Additional tests might still be beneficial, including those using larger sample sizes, human bones, other soil types and/or locations, and experienced dowsers. However, the results of this study suggest that dowsing is not a reliable method for locating remains. While movements of the rods were observed by the participants, they were found to have no relationship to the actual locations of buried bones. The movements of some of the rods were consistent with the ideomotor response (i.e., amplifying an involuntary movement generated by the user’s perception).


Some practitioners continue to advocate dowsing or other scientifically questionable search methods, even charging investigators or families substantial fees for these services. Unreliable or unsubstantiated search methods can have detrimental effects on an investigation, including unnecessary financial expenditures, time and other resource costs, and false hope among investigators and loved ones. Therefore, it is important that such techniques are well-understood and rigorously tested and that investigators seek and employ methods that are appropriate, reliable, and valid.

“Unreliable or unsubstantiated search methods can have detrimental effects on an investigation, including unnecessary financial expenditures, time and other resource costs, and false hope among investigators and loved ones.”

Special Agent Easter is a forensic science officer with the U.S. Army Criminal Investigation Division in Quantico, Virginia. He can be reached at

Dr. Christensen is a forensic anthropologist with the FBI’s Laboratory Division in Quantico, Virginia. She can be reached at

This is publication number 21.26 of the Laboratory Division of the Federal Bureau of Investigation. Names of commercial manufacturers are provided for information only and inclusion does not imply endorsement by the FBI, the U.S. Army, or the U.S. government. The views expressed are those of the authors and do not necessarily reflect the official policy or position of the FBI, the U.S. Army, or the U.S. government.


1 Sir William Barrett and Theodore Besterman, The Divining Rod: An Experimental and Psychological Investigation (1926; repr., Whitefish, MT: Kessinger Publishing, 2004); Robert Todd Carroll, The Skeptic’s Dictionary: A Collection of Strange Beliefs, Amusing Deceptions, and Dangerous Delusions (Hoboken, NJ: Wiley, 2003); Martin Gardner, Fads and Fallacies in the Name of Science (New York: Dover Publications, 1957); R. Hyman, “Dowsing,” in The Encyclopedia of the Paranormal, ed. Gordon Stein (Buffalo, NY: Prometheus Books, 1996), 222-233; Evon Z. Vogt and Ray Hyman, Water Witching U.S.A., 2nd ed. (Chicago: University of Chicago Press, 2000); Y. Rocard, “Actions of a Very Weak Magnetic Gradient: The Reflex of the Dowser,” in Biological Effects of Magnetic Fields, ed. M.F. Barnothy (Boston: Springer, 1964), 279-286; and Bo Nordell, “The Dowsing Reaction Originates from Piezoelectric Effect in Bone” (lecture, Sixth International Svedala Symposium on Ecological Design, Svedala, Sweden, May 19-21, 1988),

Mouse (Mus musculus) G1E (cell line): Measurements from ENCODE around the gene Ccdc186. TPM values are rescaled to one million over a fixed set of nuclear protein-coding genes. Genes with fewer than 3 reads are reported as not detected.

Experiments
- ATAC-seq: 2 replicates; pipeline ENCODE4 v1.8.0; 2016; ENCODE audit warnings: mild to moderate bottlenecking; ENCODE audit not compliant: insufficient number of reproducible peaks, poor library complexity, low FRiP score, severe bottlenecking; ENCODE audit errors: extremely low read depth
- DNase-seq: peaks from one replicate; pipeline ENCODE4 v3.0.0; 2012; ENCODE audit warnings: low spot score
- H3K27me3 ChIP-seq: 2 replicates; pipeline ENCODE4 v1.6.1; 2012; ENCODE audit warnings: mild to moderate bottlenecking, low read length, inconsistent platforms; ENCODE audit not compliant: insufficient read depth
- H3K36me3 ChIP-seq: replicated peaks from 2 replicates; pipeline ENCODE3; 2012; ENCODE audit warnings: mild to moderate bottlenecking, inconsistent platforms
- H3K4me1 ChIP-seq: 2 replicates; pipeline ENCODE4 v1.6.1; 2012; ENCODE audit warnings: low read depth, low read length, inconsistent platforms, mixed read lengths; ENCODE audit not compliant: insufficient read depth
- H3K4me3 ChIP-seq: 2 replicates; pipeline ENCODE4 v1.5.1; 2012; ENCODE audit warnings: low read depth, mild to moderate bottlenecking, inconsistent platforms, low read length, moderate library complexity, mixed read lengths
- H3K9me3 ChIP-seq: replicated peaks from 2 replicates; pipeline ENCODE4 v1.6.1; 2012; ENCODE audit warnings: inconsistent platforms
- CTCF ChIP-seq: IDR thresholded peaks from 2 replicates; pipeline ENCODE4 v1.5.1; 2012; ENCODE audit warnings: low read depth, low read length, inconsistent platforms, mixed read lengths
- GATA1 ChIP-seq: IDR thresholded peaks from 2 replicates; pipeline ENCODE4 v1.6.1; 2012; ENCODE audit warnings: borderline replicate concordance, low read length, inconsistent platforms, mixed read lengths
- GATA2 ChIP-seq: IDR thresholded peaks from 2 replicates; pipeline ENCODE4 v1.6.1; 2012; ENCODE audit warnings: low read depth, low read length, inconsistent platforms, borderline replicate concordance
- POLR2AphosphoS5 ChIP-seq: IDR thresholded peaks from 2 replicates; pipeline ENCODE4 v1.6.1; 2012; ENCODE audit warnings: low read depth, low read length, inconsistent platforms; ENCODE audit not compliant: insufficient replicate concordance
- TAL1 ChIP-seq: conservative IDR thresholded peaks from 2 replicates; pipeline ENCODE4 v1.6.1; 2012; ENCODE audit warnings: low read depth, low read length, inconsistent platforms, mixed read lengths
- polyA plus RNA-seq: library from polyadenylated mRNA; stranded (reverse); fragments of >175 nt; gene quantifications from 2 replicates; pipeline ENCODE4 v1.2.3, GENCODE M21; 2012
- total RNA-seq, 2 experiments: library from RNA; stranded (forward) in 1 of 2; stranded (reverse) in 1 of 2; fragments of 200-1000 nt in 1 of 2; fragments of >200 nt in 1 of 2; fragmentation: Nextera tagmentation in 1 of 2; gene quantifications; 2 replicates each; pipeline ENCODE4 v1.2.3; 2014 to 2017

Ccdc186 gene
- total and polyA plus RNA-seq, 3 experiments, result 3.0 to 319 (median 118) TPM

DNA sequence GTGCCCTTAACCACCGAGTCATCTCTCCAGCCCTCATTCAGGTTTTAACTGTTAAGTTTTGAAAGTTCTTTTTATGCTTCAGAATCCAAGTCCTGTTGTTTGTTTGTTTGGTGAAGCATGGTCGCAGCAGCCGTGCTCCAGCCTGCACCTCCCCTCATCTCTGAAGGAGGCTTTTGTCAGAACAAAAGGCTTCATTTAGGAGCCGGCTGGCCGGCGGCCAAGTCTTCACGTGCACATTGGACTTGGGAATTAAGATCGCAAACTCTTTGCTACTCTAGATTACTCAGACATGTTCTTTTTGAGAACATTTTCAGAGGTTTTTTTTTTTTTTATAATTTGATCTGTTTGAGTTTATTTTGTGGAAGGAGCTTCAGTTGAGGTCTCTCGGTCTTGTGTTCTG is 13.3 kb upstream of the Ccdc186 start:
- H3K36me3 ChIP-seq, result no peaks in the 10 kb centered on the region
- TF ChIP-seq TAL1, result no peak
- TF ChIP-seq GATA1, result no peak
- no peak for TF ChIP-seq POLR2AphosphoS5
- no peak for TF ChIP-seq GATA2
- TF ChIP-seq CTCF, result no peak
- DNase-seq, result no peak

2 William B. Carpenter, “On the Influence of Suggestion in Modifying and Directing Muscular Movement, Independently of Volition” (lecture, Proceedings of the Royal Institution of Great Britain, March 12, 1852),; W. Prinz, “Perception and Action Planning,” European Journal of Cognitive Psychology 9, no. 2 (1997): 129-154,; and Yun Kyoung Shin, Robert W. Proctor, and E.J. Capaldi, “A Review of Contemporary Ideomotor Theory,” Psychological Bulletin 136, no. 6 (2010): 943–974,
3 For example, as cited in Janet Raloff, “Dowsing Expectations: New Reports Reawaken Scientific Controversy Over Water Witching,” Science News, August 5, 1995,
4 For example, see Vogt and Hyman; R. Foulkes, “Dowsing Experiments,” Nature 229 (1971): 163-168,; Michael Martin, “A New Controlled Dowsing Experiment,” Skeptical Inquirer 8, no. 2 (Winter 1983/1984): 138-140,; James Randi, “A Controlled Test of Dowsing Abilities,” Skeptical Inquirer 4, no. 1 (Fall 1979):16-20,; and Dick Smith, “Two Tests of Divining in Australia,” Skeptical Inquirer 4, no. 4 (Summer 1982): 34-37,
5 U.S. Geological Survey, Water Dowsing, USGS Unnumbered Series, 1977,
6 Jarrett Hallcox and Amy Welch, Bodies We’ve Buried: Inside the National Forensic Academy, the World’s Top CSI Training School (New York: Berkley Publishing Group, 2006).
7 For example, Ivor Noel Hume, Historical Archaeology: A Comprehensive Guide for Both Amateurs and Professionals to the Techniques and Methods of Excavating Historical Sites (New York: Knopf, 1968); Charles E. Orser, Jr., and Brian M. Fagan, Historical Archaeology (Upper Saddle River, NJ: Prentice Hall, 1997); and Richard N. Bailey, Eric Cambridge, and H. Denis Briggs, Dowsing and Church Archaeology (Wimborne, UK: Intercept, 1988).
8 Office of the State Archaeologist, University of Iowa, Grave Dowsing Reconsidered, by William Whittaker (Iowa City, IA, 2005),
9 Michael Easter, Angi M. Christensen, and Michelle Miller, “Dowsing for Bone: A Blind Test,” Forensic Anthropology 4, no. 1 (2021),